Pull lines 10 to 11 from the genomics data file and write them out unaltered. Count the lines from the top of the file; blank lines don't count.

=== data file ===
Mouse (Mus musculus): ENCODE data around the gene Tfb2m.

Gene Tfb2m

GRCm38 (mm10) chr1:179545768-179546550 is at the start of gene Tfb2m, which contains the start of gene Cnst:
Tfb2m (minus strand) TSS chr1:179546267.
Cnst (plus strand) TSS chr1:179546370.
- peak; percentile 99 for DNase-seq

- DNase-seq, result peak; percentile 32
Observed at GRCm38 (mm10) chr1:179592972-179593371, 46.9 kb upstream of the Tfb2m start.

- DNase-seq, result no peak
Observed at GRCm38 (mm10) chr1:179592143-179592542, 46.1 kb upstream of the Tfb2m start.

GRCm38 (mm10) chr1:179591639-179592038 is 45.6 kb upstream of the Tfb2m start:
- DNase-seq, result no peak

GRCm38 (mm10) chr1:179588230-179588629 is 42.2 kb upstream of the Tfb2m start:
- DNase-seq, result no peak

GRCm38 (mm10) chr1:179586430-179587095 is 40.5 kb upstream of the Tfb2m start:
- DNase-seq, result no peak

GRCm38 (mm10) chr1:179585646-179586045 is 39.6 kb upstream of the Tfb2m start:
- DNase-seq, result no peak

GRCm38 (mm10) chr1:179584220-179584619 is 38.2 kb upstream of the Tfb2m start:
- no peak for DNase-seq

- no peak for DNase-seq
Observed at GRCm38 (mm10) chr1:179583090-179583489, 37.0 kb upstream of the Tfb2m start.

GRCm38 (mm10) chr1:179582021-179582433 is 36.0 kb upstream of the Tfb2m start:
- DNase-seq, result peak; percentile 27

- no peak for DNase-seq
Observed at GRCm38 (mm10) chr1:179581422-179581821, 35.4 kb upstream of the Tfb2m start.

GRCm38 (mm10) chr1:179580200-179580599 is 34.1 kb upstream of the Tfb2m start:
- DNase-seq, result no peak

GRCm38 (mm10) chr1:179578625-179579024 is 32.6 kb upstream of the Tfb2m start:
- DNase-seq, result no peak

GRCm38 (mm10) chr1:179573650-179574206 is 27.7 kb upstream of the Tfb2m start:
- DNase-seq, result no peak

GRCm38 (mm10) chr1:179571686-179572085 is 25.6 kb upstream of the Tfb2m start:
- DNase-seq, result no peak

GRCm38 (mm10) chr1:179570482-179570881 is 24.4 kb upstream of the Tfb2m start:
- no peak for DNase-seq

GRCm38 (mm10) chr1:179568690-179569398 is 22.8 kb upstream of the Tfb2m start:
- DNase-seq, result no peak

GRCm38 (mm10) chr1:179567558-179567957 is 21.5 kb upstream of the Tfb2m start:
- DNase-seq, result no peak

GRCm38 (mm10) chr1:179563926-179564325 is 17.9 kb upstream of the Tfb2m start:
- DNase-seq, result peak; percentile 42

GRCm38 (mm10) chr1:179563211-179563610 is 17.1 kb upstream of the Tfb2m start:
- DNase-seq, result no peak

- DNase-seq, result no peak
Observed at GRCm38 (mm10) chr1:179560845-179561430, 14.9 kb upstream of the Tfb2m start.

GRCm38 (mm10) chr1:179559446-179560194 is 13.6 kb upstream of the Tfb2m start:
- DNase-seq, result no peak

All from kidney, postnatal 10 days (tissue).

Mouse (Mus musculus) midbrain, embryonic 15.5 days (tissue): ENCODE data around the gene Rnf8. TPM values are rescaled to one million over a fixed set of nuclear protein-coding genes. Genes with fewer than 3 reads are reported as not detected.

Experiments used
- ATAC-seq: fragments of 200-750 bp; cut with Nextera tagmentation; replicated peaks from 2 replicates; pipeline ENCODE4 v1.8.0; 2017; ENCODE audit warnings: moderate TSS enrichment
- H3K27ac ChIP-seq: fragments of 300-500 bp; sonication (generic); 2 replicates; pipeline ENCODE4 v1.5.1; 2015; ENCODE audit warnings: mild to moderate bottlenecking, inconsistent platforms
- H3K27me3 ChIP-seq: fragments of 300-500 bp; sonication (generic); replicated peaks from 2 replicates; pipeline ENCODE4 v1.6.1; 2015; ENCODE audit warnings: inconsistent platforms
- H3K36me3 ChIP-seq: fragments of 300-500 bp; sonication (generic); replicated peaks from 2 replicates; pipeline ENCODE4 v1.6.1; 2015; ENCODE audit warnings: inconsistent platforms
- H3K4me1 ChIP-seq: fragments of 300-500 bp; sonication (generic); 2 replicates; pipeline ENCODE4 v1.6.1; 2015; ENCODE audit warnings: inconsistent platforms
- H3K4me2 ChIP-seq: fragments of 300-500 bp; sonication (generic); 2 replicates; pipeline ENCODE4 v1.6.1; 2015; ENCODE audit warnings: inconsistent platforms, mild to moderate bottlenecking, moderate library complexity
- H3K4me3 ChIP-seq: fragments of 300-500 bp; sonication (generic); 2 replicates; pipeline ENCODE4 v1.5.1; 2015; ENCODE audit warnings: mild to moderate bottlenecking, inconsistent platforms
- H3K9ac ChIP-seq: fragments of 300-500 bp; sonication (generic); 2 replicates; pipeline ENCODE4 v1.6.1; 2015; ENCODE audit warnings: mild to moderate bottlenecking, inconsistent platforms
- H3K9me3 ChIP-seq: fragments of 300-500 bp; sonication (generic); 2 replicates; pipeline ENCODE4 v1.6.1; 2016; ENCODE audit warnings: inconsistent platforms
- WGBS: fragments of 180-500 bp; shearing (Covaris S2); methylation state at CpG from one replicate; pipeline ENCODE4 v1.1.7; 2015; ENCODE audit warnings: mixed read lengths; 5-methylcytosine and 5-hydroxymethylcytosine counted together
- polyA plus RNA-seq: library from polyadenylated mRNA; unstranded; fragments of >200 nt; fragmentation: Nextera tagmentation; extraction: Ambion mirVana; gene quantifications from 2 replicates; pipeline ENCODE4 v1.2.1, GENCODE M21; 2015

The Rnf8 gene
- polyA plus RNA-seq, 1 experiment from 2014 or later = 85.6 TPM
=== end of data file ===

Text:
Observed at GRCm38 (mm10) chr1:179592143-179592542, 46.1 kb upstream of the Tfb2m start.

GRCm38 (mm10) chr1:179591639-179592038 is 45.6 kb upstream of the Tfb2m start: